Upon Reflection

And that sense of satisfaction I got?  That also means that Marriott’s latest trick has worked – on me temporarily, and maybe some others indefinitely.  They’ve been successful in this latest devaluation in that they are giving less “free” to me (long term) while I still feel that dopamine rush of booking a preferred property (short term).

Perhaps that’s exactly why Marriott’s doing it this way.  I and others theorize that Marriott may have left many properties at attainable, not terrible rates to ease us into the devaluation.  A nice, soft landing into the steaming pile of crap.  I’ll be happy for Marriott to prove me wrong.

Marriott Variable Points

Marriott Variable Pricing: Conclusion

I solved my near term goal – using certs at a property where we actually want to stay.  I’m so encouraged by this pricing that I’ll probably go hunting for other gems ASAP at attractive points rates, even for speculative bookings.  But big picture, I don’t know what to think of Marriott’s changes at this point.  Maybe that’s exactly where Marriott wants us – not knowing what to think.  Perhaps they prefer customer bewilderment over outright disdain.  Rest assured, we’ll get a clearer picture with keen eyes and time.  What do you make of the Marriott variable points pricing currently?

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Benjy Harmon
Benjy Harmon
Benjy focuses on the intersection of points, travel, and financial independence (FI). An experienced world traveler, husband, and father, he currently roams throughout the USA close to expense-free. Benjy enjoys helping others achieve their FI and travel goals.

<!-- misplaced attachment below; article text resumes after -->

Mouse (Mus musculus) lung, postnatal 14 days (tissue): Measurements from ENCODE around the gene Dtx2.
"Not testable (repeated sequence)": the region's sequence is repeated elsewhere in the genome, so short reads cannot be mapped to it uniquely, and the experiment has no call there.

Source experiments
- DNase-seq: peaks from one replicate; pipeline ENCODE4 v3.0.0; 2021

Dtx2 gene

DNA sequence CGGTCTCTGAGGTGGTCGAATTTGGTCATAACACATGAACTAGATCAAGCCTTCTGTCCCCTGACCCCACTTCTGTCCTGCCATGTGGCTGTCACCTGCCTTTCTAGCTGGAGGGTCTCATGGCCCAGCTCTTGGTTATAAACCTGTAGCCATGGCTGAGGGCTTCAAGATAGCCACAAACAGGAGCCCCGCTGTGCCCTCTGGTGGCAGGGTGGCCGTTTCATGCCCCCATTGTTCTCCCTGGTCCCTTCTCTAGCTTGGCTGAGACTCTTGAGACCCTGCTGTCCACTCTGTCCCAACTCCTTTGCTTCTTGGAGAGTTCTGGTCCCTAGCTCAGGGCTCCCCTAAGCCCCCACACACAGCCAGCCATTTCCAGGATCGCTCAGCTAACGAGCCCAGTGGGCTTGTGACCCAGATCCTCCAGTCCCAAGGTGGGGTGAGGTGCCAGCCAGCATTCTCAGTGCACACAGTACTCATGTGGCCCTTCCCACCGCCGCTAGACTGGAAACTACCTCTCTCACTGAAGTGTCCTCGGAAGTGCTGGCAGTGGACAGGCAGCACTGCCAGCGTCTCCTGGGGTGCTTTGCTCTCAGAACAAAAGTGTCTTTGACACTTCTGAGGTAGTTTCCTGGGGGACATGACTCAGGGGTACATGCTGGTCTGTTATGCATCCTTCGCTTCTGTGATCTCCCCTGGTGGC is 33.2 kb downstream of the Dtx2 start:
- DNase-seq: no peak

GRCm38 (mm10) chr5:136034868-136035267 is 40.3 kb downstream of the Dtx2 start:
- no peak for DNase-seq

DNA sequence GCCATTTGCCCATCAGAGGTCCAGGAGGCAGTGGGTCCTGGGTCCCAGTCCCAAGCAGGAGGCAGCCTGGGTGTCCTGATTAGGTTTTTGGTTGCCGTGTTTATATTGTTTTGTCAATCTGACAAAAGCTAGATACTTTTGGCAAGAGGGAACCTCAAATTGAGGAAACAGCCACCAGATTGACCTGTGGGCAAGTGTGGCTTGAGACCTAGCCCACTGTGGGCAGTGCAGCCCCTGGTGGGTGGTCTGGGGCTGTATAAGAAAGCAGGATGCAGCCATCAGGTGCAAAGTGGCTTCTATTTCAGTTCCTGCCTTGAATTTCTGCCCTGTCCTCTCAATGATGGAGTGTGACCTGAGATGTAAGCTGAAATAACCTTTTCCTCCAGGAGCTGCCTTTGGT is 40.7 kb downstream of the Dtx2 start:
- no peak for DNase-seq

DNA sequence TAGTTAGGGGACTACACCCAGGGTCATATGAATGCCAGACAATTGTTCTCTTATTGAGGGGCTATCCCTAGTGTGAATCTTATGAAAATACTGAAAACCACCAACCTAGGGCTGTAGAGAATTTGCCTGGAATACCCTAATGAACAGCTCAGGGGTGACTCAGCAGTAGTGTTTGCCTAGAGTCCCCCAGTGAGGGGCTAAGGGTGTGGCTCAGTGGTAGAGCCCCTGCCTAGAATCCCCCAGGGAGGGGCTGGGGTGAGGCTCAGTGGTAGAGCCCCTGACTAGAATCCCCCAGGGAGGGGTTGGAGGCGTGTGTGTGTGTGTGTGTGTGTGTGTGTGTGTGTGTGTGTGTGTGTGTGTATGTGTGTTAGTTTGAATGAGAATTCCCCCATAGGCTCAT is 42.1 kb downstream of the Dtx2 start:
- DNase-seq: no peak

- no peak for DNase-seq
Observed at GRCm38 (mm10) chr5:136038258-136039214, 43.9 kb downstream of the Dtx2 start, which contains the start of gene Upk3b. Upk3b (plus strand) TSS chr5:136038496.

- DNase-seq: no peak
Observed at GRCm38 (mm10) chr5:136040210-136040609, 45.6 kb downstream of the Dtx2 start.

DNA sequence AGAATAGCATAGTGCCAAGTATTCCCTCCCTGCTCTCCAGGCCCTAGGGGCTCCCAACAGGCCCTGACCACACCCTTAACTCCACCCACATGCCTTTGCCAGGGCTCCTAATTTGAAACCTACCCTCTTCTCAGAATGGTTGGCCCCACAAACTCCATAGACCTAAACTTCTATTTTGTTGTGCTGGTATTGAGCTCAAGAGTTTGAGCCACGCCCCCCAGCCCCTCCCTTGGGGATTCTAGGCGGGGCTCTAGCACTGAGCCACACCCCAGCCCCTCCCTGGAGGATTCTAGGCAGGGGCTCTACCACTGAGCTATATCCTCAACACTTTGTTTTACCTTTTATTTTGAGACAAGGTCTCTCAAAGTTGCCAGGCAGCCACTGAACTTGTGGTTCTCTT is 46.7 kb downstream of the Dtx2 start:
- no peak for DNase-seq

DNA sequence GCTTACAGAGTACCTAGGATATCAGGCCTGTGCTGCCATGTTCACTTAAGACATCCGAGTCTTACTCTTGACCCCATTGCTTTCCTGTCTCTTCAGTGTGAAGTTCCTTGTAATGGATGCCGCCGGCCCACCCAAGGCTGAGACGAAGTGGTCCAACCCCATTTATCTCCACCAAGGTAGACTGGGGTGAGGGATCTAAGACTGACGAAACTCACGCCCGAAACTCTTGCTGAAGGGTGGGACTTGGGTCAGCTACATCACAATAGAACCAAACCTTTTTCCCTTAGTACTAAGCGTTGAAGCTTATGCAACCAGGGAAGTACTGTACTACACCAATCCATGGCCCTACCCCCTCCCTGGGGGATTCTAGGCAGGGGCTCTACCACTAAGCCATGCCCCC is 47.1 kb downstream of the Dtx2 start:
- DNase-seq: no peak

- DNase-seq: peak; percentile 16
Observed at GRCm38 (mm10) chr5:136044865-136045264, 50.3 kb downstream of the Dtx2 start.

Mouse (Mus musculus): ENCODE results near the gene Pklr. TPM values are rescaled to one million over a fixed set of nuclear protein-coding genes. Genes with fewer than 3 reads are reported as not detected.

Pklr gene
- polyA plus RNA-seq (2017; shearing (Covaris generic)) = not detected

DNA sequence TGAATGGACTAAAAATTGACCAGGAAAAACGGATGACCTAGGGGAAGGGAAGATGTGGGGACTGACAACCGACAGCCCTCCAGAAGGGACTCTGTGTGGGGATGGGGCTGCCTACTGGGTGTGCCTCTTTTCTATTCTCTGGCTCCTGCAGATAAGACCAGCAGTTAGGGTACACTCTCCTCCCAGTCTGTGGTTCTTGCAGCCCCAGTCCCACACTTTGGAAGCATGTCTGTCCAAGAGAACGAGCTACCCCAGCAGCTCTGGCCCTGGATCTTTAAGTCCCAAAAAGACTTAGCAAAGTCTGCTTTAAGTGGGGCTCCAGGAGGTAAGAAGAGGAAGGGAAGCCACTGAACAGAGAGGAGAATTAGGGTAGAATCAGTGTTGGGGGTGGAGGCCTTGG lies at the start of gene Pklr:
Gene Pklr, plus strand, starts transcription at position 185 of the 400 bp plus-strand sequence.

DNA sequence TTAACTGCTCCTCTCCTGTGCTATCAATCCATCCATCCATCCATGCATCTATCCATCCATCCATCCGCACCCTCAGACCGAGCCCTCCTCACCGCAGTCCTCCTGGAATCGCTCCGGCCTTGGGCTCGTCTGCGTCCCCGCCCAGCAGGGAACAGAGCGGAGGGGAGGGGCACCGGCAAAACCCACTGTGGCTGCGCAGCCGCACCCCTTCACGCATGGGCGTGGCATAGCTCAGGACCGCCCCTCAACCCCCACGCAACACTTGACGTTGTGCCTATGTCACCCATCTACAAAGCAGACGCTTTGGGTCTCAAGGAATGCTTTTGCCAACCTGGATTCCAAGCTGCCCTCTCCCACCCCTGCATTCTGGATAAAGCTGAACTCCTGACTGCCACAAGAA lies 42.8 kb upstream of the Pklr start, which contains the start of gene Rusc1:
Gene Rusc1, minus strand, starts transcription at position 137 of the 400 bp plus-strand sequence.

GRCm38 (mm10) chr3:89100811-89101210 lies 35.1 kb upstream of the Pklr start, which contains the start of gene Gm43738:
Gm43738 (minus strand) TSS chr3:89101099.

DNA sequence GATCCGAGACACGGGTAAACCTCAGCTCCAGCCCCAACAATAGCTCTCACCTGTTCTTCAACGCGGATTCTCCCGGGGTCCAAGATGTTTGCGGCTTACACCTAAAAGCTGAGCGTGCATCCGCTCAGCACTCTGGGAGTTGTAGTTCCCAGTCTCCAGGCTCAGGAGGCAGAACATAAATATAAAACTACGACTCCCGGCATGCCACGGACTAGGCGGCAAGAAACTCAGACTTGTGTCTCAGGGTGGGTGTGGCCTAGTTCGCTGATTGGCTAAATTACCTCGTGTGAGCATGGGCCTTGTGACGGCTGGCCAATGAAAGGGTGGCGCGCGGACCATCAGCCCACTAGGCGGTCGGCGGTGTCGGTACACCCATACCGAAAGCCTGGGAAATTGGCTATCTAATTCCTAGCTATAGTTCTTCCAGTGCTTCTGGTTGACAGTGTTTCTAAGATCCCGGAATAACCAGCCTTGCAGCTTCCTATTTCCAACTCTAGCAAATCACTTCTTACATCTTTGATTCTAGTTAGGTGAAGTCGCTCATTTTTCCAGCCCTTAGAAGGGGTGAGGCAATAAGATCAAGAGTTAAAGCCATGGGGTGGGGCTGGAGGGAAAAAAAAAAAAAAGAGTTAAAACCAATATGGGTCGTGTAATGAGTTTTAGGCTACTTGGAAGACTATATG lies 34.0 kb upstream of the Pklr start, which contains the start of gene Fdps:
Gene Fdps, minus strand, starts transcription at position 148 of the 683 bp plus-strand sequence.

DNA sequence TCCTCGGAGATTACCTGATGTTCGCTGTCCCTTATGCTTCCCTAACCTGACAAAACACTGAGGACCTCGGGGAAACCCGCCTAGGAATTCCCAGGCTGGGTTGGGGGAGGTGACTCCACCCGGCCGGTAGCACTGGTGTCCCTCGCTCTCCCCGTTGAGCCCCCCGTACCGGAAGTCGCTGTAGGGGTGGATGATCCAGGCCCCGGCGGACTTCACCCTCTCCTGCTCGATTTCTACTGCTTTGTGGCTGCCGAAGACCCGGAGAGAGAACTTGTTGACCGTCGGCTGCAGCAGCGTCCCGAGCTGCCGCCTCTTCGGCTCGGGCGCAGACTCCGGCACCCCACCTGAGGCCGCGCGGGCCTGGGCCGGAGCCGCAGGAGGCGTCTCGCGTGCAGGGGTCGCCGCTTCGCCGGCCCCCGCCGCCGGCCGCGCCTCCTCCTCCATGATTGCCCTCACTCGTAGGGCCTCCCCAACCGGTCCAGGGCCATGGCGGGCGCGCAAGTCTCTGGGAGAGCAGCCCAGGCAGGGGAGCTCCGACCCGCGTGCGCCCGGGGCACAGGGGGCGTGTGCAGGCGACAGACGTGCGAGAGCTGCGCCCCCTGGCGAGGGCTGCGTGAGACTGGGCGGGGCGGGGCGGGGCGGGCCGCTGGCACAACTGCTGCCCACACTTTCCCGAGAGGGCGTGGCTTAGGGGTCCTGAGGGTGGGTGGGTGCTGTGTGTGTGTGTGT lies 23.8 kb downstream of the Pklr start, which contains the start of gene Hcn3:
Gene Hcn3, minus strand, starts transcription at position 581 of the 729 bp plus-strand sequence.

Responses are not provided or commissioned by the bank advertiser. Responses have not been reviewed, approved or otherwise endorsed by the bank advertiser. It is not the bank advertiser's responsibility to ensure all posts and/or questions are answered.


  1. Honestly, I have been surprised at the reasonable rates for business properties. Aspirational rates are way up but for the everyday business/lesiure traveler booking are actually cheaper using points.

  2. So far, I rebooked all my upcoming bonvoy stays at lower rates, which came as a huge surprise. That said, when ihg first moved to dynamic, there were some phenomenal bargains, so my fear is that this may be short lived

  3. I booked the Mauna Kea Beach hotel right before the values changed. I spent 200,000 for 5 nights. It’s 332,000 now which is even more than the top end they said. I booked there 2 years ago just before everything shut down and it was 160,000 points. They have doubled the point rate for 5 nights in about 2 years. This is absurd.

  4. Their changes really stink. I was able to get Fiji and Sydney Harbor booked the day before and then saw those two sites double in what I had paid. My once massive Marriott stash of points is down to about 350K. I blew a wad at Al Maha and LeMeridien recently. I will never have the points to go to those places again, and both were outstanding.